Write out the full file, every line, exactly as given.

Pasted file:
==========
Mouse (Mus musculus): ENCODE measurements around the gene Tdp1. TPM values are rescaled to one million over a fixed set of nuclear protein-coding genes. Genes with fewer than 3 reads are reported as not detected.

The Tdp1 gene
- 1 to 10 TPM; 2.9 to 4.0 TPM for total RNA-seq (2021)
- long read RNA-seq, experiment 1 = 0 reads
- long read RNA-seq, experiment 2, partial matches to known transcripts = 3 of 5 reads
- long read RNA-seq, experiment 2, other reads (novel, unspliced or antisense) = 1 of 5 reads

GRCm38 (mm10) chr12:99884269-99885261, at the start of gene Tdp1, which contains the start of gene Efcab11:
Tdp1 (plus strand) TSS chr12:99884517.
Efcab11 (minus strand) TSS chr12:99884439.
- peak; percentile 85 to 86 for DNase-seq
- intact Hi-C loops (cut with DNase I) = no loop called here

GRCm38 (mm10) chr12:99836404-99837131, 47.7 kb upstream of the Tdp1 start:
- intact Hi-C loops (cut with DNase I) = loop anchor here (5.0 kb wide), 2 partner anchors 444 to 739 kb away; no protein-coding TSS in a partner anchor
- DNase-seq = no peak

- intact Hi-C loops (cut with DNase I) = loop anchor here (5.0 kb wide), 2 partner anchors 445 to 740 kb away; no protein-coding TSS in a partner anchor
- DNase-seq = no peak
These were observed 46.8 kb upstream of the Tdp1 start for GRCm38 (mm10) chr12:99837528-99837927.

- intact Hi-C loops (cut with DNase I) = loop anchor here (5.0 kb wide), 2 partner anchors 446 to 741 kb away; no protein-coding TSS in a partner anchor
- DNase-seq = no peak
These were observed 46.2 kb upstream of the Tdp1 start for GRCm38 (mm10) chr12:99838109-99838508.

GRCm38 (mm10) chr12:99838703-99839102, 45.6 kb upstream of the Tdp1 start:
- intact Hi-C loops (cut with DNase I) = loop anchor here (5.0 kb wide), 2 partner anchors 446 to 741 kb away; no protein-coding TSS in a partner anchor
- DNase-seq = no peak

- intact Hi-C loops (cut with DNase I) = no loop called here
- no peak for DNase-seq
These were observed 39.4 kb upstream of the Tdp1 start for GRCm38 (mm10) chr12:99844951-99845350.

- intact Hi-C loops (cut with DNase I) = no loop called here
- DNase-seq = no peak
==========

Mouse (Mus musculus): ENCODE measurements around the gene Tdp1. TPM values are rescaled to one million over a fixed set of nuclear protein-coding genes. Genes with fewer than 3 reads are reported as not detected.

The Tdp1 gene
- 1 to 10 TPM; 2.9 to 4.0 TPM for total RNA-seq (2021)
- long read RNA-seq, experiment 1 = 0 reads
- long read RNA-seq, experiment 2, partial matches to known transcripts = 3 of 5 reads
- long read RNA-seq, experiment 2, other reads (novel, unspliced or antisense) = 1 of 5 reads

GRCm38 (mm10) chr12:99884269-99885261, at the start of gene Tdp1, which contains the start of gene Efcab11:
Tdp1 (plus strand) TSS chr12:99884517.
Efcab11 (minus strand) TSS chr12:99884439.
- peak; percentile 85 to 86 for DNase-seq
- intact Hi-C loops (cut with DNase I) = no loop called here

GRCm38 (mm10) chr12:99836404-99837131, 47.7 kb upstream of the Tdp1 start:
- intact Hi-C loops (cut with DNase I) = loop anchor here (5.0 kb wide), 2 partner anchors 444 to 739 kb away; no protein-coding TSS in a partner anchor
- DNase-seq = no peak

- intact Hi-C loops (cut with DNase I) = loop anchor here (5.0 kb wide), 2 partner anchors 445 to 740 kb away; no protein-coding TSS in a partner anchor
- DNase-seq = no peak
These were observed 46.8 kb upstream of the Tdp1 start for GRCm38 (mm10) chr12:99837528-99837927.

- intact Hi-C loops (cut with DNase I) = loop anchor here (5.0 kb wide), 2 partner anchors 446 to 741 kb away; no protein-coding TSS in a partner anchor
- DNase-seq = no peak
These were observed 46.2 kb upstream of the Tdp1 start for GRCm38 (mm10) chr12:99838109-99838508.

GRCm38 (mm10) chr12:99838703-99839102, 45.6 kb upstream of the Tdp1 start:
- intact Hi-C loops (cut with DNase I) = loop anchor here (5.0 kb wide), 2 partner anchors 446 to 741 kb away; no protein-coding TSS in a partner anchor
- DNase-seq = no peak

- intact Hi-C loops (cut with DNase I) = no loop called here
- no peak for DNase-seq
These were observed 39.4 kb upstream of the Tdp1 start for GRCm38 (mm10) chr12:99844951-99845350.

- intact Hi-C loops (cut with DNase I) = no loop called here
- DNase-seq = no peak